Peni muddies the waters: When we were putting this together, I held out for Scully's being an Extrovert. Though independent-minded, one of her first statements about her goals involved "proving herself," which implies a need to impress somebody else with her competence. This turned out to be Dad, but she hasn't stopped proving since he died. Also, unlike Mulder, she is interested in people as people rather than as witnesses, villains, or phenomena. When asked whose side she was on she declared: "The victim's," and it sometimes takes the sight of a victim to get her interested in a case. She looks at situations from points of view other than her own and anticipates other people's reactions so that she can word her statements and questions to best effect. A couple of her most noticeable traits -- loyalty and selflessness -- center on her dealings with other people. However, the ESTJ description, though not wildly inaccurate for her, did not click apart from a paragraph on an ESTJ emphasis on service careers. Possibly she would score 50/50 on the Introvert/Extrovert scale.
Famous ISTJ's include:
- George Washington
- George Bush
- Calvin Coolidge
- Rosalynn Carter
- Jackie Joyner-Kersee (olympian)
- Jack Webb (Joe Friday)
- Matthew and Thomas (Christ's disciples)
- Clara Barton (founder of the Red Cross)
- Mr. Martin (hero of Thurber's Sitting in the Catbird Seat)
- Eeyore (Winnie the Pooh)
- Puddleglum, the marsh wiggle (Chronicles of Narnia)
Both agents are (I)ntroverted. This doesn't have the same meaning in a Myers-Briggs typing as in normal usage; it doesn't indicate shyness or antisocial behavior. It merely means that a person draws energy from one's own ideas, emotions or impressions, rather than activities, things or other people. This trait is less pronounced in Dana than in Fox, but it's there.
Dana is (S)ensing, showing a preference for using her senses to examine what is real; Fox uses i(N)tuition and imagination to envision what is possible, looking beyond the five senses. I trust no one wants to argue this point?
Both agents are (T)hinking, rather than (F)eeling, personalities. Perhaps ironically, this is one of the major reasons for contention between them: each of them wants to organize and structure information in a logical way, but since they have different standards and criteria, they can sometimes make reasoned, impersonal analyses that directly contradict each other.
Both agents use their (J)udgement, rather than their (P)erception, as a basis for making decisions, but again, their different assumptions about the world often have them making different plans, and seeking different kinds of closure to a situation.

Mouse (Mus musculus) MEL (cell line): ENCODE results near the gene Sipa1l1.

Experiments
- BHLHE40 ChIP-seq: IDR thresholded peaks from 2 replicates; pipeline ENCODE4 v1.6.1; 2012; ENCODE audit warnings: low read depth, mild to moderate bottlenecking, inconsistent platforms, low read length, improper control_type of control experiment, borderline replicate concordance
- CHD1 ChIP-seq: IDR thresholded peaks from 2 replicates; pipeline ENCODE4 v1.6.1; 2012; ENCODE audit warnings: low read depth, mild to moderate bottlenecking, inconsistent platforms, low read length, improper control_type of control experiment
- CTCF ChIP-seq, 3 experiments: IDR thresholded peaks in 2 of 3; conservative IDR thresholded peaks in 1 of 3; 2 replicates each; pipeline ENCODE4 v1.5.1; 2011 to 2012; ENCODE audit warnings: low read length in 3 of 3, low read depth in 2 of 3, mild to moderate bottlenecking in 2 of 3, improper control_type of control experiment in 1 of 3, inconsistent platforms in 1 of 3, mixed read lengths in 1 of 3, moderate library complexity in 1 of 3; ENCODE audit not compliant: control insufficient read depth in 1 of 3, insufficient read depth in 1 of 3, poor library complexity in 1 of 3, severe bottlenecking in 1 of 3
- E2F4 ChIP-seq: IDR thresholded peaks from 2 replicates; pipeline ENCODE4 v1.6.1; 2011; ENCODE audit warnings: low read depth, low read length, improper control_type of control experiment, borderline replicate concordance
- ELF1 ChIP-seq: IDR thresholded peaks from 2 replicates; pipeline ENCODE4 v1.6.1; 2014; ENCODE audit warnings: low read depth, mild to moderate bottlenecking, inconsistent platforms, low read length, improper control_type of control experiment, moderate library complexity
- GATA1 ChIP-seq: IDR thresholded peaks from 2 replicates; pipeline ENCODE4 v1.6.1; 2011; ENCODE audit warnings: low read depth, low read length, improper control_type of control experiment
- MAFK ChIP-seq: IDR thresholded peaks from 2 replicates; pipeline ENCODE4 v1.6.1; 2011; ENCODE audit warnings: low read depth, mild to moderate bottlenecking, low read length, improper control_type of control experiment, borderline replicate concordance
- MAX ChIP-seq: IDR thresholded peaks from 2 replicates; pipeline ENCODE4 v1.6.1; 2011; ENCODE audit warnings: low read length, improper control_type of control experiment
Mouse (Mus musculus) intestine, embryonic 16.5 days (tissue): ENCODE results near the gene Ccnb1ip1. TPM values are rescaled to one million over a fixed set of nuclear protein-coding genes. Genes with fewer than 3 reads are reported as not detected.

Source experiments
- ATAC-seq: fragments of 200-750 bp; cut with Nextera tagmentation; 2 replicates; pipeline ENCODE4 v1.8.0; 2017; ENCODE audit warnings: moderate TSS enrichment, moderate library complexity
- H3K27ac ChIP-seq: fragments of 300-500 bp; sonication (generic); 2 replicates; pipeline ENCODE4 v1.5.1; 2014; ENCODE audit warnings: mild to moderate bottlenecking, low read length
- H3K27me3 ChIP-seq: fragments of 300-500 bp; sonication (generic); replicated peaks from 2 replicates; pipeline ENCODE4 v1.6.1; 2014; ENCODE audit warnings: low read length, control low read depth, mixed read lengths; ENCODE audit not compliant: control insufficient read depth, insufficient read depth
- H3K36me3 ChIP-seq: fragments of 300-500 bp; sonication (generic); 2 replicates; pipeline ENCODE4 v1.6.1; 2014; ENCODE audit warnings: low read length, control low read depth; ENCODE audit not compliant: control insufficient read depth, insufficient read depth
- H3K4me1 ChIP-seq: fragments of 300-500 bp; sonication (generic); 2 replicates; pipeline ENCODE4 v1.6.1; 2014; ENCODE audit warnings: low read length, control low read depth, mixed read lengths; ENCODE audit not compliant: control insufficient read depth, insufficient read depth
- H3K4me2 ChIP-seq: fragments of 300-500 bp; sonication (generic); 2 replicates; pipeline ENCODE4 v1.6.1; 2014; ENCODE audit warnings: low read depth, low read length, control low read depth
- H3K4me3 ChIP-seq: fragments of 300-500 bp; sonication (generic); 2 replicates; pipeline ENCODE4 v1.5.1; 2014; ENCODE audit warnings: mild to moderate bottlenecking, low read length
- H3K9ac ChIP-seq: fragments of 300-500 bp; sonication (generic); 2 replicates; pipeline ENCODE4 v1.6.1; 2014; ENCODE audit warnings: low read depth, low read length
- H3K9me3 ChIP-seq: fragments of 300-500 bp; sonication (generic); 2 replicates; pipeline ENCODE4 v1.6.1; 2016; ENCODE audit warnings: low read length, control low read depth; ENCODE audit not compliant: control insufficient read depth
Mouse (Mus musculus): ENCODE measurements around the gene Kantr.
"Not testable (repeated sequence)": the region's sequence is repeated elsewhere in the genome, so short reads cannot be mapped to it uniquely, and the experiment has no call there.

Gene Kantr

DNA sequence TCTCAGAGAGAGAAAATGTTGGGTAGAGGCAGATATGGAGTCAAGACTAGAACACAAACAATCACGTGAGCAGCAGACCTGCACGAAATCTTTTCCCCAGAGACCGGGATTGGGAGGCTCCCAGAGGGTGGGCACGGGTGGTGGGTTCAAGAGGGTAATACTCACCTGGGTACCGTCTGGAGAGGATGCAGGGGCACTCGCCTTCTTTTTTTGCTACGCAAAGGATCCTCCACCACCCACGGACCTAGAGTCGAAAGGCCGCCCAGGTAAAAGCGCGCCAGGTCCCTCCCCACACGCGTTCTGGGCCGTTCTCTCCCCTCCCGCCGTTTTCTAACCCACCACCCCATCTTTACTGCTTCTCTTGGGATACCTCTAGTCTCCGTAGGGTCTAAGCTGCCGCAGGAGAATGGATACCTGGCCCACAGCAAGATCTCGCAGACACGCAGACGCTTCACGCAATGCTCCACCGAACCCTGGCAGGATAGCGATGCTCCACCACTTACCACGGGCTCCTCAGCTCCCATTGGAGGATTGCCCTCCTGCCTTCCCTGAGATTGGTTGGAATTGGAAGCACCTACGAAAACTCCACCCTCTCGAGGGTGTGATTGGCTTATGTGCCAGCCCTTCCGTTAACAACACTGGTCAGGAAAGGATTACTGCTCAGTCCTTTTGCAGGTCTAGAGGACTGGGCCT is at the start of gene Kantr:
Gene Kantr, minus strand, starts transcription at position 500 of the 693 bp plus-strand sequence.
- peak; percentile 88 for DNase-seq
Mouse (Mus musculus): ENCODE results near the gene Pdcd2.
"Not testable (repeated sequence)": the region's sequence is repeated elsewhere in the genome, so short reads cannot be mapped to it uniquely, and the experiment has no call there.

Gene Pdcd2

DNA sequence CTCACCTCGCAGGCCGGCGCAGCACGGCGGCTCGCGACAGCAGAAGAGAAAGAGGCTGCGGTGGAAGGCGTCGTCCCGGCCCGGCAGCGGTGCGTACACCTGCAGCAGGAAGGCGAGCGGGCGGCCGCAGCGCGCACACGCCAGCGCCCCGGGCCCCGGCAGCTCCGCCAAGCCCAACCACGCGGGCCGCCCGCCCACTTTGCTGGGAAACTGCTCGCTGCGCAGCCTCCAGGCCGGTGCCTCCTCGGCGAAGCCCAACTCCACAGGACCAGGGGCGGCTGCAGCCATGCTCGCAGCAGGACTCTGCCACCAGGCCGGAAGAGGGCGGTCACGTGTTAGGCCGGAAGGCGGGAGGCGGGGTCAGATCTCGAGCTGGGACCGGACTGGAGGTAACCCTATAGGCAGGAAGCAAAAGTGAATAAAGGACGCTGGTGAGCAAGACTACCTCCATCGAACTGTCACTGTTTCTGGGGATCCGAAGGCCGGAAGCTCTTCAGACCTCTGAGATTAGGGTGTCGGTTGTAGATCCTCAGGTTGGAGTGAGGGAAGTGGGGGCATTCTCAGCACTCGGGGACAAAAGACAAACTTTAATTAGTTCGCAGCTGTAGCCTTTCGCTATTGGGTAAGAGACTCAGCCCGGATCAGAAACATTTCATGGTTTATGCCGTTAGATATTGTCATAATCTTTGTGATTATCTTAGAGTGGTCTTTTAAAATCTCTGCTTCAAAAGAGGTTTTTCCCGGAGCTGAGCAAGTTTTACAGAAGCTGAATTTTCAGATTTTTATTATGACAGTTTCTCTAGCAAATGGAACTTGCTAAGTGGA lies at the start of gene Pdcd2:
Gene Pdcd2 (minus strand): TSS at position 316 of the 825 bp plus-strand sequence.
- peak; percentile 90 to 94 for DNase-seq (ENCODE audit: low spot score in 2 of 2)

There is a certain imprecision in the Myers-Briggs method of typing personalities, in that it doesn't make allowances for borderline types. A person is typed "Judging" or "Feeling" with no in-between. Allowing for a "neutral" position between extremes, though, would create 81 personality types rather than 16, so you can appreciate why it was avoided. This does make it hard, sometimes, to decide what your own type is. I myself fall almost exactly on the line between ISTJ and INTJ, which may go a long way toward explaining why I have no preference for one agent over the other: I'm equally like both of them.
Peni appropriates the last word: Because of the lack of a neutral position, I'm inclined to be skeptical of this whole system. None of the descriptions sounds like me, and the test is full of questions that are impossible to answer. Is it better to be fairminded or sympathetic? The fairminded person will always be sympathetic; give me another option! Also, even assuming the personality types work, they leave huge holes. Scully's being ISTJ doesn't cover her perfectionism or her courage; Mulder's amazing capacity to keep going when any sensible person would succumb to massive depression cannot be accounted for by labelling him an INTJ. However, I don't suppose the types were worked out in hopes of providing a shortcut to anybody's whole self. In these two cases, the types are good as far as they go, and it's certainly interesting to see how well they work when applied to people who don't exist.
(And for those of you who give a care -- I'm more like Mulder, in that we're definitely both INs, but I admire Scully more. Mulder and I have too many common faults.)
Originally, I did not give Scully any links to religion, nor any links of personal interest (Peni has since changed that). In omitting such links, I wasn't trying to suggest that she doesn't have a life outside her job -- she certainly seems to have more of one than Mulder, though we don't get to see much of it -- only that she might be less likely than Mulder to include her personal interest URLs on her "business" computer.
With one exception, the bookmarks listed below are offered as a suggestion of what might actually be found in the bookmarks on Mulder's and Scully's respective PCs; that exception is the final group in Mulder's list marked with a :) The reason for their inclusion should be obvious, and has more to do with the name of each site than what's actually found there. Enjoy!